Comment - Local Stuff
Cat Hill Campaign by David Flint
As you may know the Council has given planning permission for a
development of 232 flats and houses on the old Middlesex Uni. site near
Cat Hill roundabout. Permission was given only after changes to the
scheme to address aesthetic, environmental and other issues.
Like most housing schemes this scheme will increase the number of
children in the area thus requiring a new school or, more likely, the
expansion of an existing one. That's inconvenient for the local school and
a cost to local residents (though the new residents will add to Enfield's
Council Tax receipts of course). Residents will also need medical services
which are in short supply - and will become shorter when Chase Farm
loses some of its current functions.
There are also some specific objections to this scheme. Local campaigner
and Barnet Green Party member Ollie Natelson writes:
"The site is
ancient Wood-pasture and has the same "protection" as Ancient
Woodland. The trees include some really old Oaks, also Hornbeam, Elm,
Ash, Sycamore, Hazel, Elder, Cherry, Rowan and Apple. Some of the
Oaks are "Veteran trees" having a diameter of over one metre at breast
"Its protected wildlife includes Great Crested Newts - breeding in a small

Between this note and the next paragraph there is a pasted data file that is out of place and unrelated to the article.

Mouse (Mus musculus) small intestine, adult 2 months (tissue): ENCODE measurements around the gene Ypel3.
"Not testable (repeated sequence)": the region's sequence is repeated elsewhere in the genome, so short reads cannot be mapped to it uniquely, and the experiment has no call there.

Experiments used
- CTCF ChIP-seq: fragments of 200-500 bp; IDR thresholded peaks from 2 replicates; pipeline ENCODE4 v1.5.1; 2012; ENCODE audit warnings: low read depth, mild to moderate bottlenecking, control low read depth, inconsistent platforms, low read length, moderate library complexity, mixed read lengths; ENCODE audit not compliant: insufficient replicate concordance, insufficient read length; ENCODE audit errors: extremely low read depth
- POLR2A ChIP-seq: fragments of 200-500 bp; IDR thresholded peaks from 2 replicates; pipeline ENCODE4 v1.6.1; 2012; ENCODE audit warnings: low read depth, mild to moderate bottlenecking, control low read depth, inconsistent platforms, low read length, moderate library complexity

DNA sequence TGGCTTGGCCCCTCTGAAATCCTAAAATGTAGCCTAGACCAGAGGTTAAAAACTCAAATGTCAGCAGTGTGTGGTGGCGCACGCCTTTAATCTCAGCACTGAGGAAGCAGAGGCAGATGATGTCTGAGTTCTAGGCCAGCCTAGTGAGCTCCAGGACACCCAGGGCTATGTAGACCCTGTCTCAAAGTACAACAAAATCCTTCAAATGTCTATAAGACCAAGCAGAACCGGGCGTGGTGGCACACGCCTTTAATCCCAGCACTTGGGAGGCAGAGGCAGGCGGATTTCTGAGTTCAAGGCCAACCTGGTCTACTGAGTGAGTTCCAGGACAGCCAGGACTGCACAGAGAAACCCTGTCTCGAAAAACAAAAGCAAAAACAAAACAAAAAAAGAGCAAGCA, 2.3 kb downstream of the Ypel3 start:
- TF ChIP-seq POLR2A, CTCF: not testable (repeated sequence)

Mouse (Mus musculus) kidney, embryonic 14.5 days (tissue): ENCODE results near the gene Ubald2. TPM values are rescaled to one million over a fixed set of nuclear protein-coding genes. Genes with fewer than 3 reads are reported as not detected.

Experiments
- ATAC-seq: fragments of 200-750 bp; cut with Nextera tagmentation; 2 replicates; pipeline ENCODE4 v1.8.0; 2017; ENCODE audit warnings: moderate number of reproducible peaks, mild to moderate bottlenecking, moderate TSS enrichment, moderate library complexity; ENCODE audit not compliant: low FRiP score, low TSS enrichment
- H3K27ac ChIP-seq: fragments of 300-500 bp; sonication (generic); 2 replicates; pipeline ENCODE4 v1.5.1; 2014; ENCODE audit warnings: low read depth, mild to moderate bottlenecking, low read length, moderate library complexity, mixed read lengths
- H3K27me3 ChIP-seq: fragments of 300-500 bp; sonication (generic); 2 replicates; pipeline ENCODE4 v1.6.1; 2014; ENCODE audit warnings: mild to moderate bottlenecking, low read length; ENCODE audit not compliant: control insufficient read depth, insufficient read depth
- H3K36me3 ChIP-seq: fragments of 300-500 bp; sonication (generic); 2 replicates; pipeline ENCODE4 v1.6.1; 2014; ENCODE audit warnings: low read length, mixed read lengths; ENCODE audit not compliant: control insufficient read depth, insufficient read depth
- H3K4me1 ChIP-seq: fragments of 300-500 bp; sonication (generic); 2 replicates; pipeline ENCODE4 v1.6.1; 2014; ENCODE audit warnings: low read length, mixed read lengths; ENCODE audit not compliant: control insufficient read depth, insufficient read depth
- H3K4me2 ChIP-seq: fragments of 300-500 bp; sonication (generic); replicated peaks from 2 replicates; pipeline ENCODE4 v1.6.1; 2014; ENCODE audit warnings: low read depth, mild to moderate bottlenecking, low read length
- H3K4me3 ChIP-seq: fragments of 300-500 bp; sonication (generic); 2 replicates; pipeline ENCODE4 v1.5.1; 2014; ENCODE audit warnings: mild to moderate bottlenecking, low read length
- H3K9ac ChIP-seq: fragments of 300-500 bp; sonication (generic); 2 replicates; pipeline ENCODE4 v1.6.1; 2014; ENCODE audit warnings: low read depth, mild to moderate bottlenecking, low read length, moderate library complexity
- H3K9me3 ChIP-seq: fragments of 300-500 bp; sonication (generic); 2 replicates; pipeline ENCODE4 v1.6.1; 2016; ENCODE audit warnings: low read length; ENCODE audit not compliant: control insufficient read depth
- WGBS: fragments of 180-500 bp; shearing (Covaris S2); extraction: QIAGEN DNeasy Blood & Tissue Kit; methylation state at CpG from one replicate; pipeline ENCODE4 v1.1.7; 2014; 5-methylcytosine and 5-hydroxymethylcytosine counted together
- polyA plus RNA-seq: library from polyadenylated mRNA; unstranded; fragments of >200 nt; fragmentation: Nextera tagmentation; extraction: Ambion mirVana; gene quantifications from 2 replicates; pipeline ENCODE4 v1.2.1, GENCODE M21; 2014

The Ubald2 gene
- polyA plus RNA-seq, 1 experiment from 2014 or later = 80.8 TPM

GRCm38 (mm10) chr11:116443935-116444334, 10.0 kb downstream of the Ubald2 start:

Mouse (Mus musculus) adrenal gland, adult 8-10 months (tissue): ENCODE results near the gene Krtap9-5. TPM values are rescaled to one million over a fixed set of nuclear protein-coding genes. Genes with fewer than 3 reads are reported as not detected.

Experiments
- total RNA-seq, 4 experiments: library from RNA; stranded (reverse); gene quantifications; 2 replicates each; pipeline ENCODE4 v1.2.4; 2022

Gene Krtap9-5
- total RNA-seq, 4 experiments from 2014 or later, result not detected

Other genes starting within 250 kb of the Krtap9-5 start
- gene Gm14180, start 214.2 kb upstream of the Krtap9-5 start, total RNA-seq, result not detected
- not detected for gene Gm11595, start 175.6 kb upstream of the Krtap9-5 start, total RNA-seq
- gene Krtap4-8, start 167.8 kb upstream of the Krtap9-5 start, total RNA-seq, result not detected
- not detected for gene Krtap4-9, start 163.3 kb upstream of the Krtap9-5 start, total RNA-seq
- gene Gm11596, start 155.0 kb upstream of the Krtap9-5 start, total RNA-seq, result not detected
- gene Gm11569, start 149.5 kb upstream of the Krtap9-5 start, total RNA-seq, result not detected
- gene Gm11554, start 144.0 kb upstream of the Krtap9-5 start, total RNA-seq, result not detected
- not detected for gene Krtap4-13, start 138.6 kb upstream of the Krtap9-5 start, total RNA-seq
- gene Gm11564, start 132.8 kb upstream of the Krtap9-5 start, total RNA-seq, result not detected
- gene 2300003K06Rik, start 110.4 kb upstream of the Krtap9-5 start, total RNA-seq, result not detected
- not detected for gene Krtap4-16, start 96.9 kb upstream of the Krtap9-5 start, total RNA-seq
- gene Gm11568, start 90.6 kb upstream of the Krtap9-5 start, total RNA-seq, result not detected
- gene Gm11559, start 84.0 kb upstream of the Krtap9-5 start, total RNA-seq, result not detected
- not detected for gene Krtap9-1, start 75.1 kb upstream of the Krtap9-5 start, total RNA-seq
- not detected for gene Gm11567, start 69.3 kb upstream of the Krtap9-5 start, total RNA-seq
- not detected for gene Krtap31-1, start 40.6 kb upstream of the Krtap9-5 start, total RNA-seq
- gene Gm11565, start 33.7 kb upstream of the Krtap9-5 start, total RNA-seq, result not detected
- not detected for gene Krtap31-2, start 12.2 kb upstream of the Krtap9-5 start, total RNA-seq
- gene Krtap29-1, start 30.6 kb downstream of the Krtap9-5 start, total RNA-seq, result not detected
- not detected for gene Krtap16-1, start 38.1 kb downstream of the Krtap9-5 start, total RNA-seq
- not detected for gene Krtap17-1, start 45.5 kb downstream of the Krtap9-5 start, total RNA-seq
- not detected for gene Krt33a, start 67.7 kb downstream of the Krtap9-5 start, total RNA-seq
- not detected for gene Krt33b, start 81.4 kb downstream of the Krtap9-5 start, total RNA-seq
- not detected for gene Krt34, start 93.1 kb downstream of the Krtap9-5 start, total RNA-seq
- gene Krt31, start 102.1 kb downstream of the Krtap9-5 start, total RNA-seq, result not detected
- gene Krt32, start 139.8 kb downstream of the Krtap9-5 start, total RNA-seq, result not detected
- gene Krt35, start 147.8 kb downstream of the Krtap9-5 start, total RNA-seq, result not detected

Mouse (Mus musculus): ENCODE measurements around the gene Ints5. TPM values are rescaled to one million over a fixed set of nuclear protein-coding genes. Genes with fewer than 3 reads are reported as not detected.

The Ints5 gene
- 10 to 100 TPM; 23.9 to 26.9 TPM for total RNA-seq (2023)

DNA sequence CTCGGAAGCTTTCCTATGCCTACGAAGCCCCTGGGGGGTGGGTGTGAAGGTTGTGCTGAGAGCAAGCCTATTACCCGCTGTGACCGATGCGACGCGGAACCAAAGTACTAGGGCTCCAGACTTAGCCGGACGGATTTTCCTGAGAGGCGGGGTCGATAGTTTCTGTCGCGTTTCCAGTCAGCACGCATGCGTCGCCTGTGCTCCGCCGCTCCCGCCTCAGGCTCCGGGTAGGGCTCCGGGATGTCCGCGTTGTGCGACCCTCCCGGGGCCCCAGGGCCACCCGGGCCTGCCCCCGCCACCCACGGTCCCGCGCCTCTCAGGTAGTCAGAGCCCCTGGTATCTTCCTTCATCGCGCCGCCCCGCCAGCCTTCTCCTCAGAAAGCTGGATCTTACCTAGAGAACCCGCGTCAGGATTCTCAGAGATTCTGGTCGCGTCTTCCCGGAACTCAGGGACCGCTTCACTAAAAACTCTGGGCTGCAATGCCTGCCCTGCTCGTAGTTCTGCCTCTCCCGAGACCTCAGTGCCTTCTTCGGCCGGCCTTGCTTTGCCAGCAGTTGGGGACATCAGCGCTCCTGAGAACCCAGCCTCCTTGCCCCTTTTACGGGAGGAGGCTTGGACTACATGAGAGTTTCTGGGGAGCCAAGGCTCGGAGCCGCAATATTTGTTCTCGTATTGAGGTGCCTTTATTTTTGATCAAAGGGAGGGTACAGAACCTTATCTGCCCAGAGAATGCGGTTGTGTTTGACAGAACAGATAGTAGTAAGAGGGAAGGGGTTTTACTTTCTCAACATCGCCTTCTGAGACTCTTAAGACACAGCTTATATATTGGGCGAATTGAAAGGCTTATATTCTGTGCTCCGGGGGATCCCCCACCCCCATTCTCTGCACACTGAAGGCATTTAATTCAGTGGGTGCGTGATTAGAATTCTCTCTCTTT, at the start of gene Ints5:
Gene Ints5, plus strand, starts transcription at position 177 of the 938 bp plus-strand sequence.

pond to the southwest. There are also seven species of bat that feed on
insects associated with the trees. The woodland is used by bats and also
newts for foraging and sheltering.
"The developer wants to fell about one-third of all trees including some
veteran Oaks and to build a rather densely-crowded estate including
some tower blocks [of up to five storeys].
"Construction is likely to increase surface runoff water from rain and
increase the frequency of existing flooding of land.
Traffic congestion, already heavy in local main roads, will clearly increase
and the shortage of car-parking facilities proposed will lead to car parking
in overcrowded local streets.
"The land is, in places, contaminated with heavy metals, the water supply
is contaminated with oily substances that have been linked to birth deformities
in babies. Contractors have been told not to touch the soil. So
what kind of estate will this be to poison its inhabitants?"
This development is smaller than that along the North Circular Road but
local opposition is no less vociferous. These schemes, and this opposition,
will continue for as long as the population increases and London draws
in more people. We need new, Green, policies to avoid this.
First published in the EGP members newsletter, May 2013